Skip to navigation | Skip to main content | Skip to footer
Menu
Menu Search the University of Manchester siteSearch
Search type

Alternatively, use our A–Z index

Teen cancer survival rates on the rise

19 Aug 2008

The first national report detailing survival for teenagers and young adults with cancer shows that survival rates climbed by about 11% over two decades.

The University of Manchester findings, published in the British Journal of Cancer today (Tuesday), looked at survival across all cancers in people aged 13 to 24 between 1979 and 2001.

Previously, statistical information about cancers in people in this age group has been limited, as patients were treated as either a child or adult. Before now, the importance of classing young people as a separate group was not recognised.

It is now understood that the spectrum of cancers affecting young people is different from children and adults and their physical, social and educational needs are also unique. 

This report, funded by Cancer Research UK, will serve as a baseline for monitoring and guiding health policy geared towards developing specialised cancer care for teenagers and young people.

Lead author, Professor Jillian Birch, director of Cancer Research UK’s Paediatric and Familial Cancer Research Group at The University of Manchester, said: “We found that survival for teenagers and young people with cancer improved overall from 63 per cent between 1979 and 1984 to 74 per cent between 1996 and 2001, which is great news. But more needs to be done to drive this figure even higher.

“It’s important that cancer services are tailored to suit teenagers and young adults, as their needs differ from older adults and children – clinically and psychologically. Research like this is needed to measure how much of an impact this tailored treatment could have.”

The researchers analysed five-year survival in more than 30,000 13 to 24 year olds diagnosed with cancer in England between 1979 and 2001, and followed them up to 2003.

The greatest increase in survival rates was seen for leukaemia, which increased by 21 per cent over the 23 years studied. But survival for brain tumours, bone cancers and soft tissue sarcomas hasn’t changed significantly since the mid-1980s.

Professor Birch added: “Our research has also identified cancers where survival rates remain poor, highlighting the need for continuing research in those areas to drive up survival.”

Dr Lesley Walker, director of cancer information at Cancer Research UK, said: “Research like this is vital if we are to measure the impact of changes to the way teenagers with cancer are treated. Recruiting more young people on to clinical trials – which has been a priority for childhood cancer – will help this.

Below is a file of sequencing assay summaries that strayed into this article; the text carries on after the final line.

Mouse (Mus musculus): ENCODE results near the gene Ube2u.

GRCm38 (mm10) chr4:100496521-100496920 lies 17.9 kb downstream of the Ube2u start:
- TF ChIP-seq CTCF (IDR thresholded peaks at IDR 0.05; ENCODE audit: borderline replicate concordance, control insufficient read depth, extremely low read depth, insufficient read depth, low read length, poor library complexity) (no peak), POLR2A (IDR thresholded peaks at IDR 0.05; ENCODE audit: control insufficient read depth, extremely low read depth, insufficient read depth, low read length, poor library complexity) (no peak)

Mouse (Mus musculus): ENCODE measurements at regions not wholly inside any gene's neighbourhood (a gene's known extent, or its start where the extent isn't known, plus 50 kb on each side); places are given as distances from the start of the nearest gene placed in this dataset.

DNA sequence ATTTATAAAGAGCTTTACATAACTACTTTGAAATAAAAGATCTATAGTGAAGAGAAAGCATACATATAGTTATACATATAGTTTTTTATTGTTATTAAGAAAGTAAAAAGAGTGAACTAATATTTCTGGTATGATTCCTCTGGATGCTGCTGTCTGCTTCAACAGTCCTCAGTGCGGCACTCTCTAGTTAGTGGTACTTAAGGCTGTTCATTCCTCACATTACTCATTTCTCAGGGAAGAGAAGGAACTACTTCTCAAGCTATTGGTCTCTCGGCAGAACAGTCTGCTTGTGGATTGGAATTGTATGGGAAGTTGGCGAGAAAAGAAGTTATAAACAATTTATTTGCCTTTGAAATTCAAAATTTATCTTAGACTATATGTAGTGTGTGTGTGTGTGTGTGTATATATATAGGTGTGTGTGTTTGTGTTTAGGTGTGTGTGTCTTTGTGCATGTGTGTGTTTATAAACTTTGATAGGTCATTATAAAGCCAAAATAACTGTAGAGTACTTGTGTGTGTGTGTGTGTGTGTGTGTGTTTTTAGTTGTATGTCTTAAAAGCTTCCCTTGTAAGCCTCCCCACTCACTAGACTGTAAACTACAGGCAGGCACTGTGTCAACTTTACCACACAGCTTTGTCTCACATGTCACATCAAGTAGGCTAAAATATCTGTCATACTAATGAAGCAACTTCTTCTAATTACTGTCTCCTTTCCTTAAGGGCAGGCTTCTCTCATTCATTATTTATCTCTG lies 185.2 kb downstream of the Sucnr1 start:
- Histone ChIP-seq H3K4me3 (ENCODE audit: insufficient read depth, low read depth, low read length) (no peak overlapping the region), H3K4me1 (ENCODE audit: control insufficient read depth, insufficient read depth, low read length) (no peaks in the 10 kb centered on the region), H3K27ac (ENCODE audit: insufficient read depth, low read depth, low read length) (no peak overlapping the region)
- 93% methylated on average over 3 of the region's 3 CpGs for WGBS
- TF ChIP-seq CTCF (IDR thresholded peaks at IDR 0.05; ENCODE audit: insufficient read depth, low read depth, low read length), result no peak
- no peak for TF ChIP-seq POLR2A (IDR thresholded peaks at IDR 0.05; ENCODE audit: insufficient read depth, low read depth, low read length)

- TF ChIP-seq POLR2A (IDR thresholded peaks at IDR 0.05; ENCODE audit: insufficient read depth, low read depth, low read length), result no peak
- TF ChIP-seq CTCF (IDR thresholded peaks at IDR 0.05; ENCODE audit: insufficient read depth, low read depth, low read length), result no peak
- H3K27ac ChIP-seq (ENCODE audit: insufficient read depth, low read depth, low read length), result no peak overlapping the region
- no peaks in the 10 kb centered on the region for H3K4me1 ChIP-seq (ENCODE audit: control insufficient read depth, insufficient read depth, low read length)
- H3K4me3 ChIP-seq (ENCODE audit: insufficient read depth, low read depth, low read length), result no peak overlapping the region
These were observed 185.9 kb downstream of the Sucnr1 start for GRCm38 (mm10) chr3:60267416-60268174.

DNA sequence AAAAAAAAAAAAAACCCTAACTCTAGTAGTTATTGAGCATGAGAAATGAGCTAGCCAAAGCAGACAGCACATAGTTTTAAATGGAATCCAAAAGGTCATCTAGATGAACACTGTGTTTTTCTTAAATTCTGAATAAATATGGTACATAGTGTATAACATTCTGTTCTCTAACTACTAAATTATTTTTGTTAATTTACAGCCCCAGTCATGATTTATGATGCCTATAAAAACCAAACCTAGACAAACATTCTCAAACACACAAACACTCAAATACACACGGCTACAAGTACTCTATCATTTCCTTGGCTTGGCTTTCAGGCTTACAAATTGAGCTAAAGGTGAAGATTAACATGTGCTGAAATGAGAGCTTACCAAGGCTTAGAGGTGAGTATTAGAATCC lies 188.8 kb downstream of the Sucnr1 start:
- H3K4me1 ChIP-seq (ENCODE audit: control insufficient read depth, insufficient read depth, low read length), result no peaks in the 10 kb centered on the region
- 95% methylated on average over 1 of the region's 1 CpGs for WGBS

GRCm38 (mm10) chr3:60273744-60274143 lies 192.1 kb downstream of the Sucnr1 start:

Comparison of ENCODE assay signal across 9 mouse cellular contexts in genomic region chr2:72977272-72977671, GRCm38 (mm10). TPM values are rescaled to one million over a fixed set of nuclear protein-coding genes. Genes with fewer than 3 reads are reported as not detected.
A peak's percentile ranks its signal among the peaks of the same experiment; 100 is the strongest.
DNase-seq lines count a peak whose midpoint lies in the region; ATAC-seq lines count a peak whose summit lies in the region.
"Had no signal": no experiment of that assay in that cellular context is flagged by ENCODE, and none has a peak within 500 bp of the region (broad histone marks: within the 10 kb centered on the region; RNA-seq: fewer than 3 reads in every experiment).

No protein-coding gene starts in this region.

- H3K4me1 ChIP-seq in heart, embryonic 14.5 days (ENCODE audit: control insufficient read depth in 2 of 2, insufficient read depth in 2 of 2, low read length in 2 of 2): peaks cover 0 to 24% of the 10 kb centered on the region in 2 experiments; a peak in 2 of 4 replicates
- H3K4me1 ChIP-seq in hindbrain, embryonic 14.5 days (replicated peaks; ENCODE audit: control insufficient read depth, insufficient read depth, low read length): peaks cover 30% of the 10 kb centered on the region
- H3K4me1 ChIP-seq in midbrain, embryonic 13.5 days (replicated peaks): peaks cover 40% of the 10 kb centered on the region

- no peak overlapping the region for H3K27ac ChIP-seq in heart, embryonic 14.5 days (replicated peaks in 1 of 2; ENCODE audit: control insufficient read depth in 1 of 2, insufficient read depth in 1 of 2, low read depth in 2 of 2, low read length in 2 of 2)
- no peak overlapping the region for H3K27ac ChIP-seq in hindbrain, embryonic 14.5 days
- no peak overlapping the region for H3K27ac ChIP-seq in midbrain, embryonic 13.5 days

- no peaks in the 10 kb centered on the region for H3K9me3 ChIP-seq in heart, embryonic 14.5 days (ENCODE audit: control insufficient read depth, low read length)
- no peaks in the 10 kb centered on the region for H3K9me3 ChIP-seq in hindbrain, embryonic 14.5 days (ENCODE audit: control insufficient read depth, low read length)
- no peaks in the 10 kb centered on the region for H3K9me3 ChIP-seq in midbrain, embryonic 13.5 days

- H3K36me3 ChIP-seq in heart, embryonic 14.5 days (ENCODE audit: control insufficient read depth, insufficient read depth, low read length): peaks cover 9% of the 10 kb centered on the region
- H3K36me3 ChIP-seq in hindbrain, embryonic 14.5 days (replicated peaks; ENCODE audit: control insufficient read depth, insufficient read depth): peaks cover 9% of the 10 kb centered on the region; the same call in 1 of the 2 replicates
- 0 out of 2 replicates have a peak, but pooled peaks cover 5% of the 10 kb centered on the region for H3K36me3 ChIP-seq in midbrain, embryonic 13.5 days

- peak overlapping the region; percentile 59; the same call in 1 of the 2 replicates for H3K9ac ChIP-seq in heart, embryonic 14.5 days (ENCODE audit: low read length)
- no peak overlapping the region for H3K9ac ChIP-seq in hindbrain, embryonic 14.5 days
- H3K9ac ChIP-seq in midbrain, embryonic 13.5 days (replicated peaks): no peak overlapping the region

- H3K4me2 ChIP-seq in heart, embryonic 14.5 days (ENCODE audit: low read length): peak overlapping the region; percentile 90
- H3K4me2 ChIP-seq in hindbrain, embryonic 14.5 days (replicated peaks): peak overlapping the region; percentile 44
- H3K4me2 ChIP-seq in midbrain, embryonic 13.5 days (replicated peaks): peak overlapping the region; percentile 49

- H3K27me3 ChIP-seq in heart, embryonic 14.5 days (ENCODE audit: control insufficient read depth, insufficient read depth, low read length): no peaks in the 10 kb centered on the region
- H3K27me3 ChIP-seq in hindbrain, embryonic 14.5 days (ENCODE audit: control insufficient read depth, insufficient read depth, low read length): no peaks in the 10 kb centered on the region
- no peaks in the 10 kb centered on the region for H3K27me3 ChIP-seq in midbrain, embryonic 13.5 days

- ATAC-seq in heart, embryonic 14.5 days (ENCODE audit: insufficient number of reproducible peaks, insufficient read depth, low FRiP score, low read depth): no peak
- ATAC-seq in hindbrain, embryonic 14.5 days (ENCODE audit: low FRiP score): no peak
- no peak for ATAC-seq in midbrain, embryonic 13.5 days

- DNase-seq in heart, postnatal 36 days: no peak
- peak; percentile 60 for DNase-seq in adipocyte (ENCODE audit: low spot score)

“It’s important that this group of patients receive the most appropriate treatment, and Cancer Research UK will continue investing in research to work towards this goal.”

Ends

Notes for editors

Survival from cancer in teenagers and young adults in England, 1979–2003. Birch et al. British Journal of Cancer. 2008.

CLIC Sargent provided additional funding for this research.

British Journal of Cancer

The BJC is owned by Cancer Research UK. Its mission is to encourage communication of the very best cancer research from laboratories and clinics in all countries. Broad coverage, its editorial independence and consistent high standards have made BJC one of the world's premier general cancer journals. www.bjcancer.com.

About Cancer Research UK

  • Together with its partners and supporters, Cancer Research UK's vision is to beat cancer.
  • Cancer Research UK carries out world-class research to improve understanding of the disease and find out how to prevent, diagnose and treat different kinds of cancer.
  • Cancer Research UK ensures that its findings are used to improve the lives of all cancer patients.
  • Cancer Research UK helps people to understand cancer, the progress that is being made and the choices each person can make.
  • Cancer Research UK works in partnership with others to achieve the greatest impact in the global fight against cancer.
  • For further information about Cancer Research UK's work or to find out how to support the charity, please call 020 7121 6699 or visit www.cancerresearchuk.org.

For further information contact:

Rachel Gonzaga

Press office

British Journal of Cancer

T: 020 7061 8252

M: 07050 264 059 (out-of-hours duty press officer)

Or:

Aeron Haworth

Media Officer

Faculty of Medical and Human Sciences

The University of Manchester

T: 0161 275 8383

M: 07717 881 563

E: aeron.haworth@manchester.ac.uk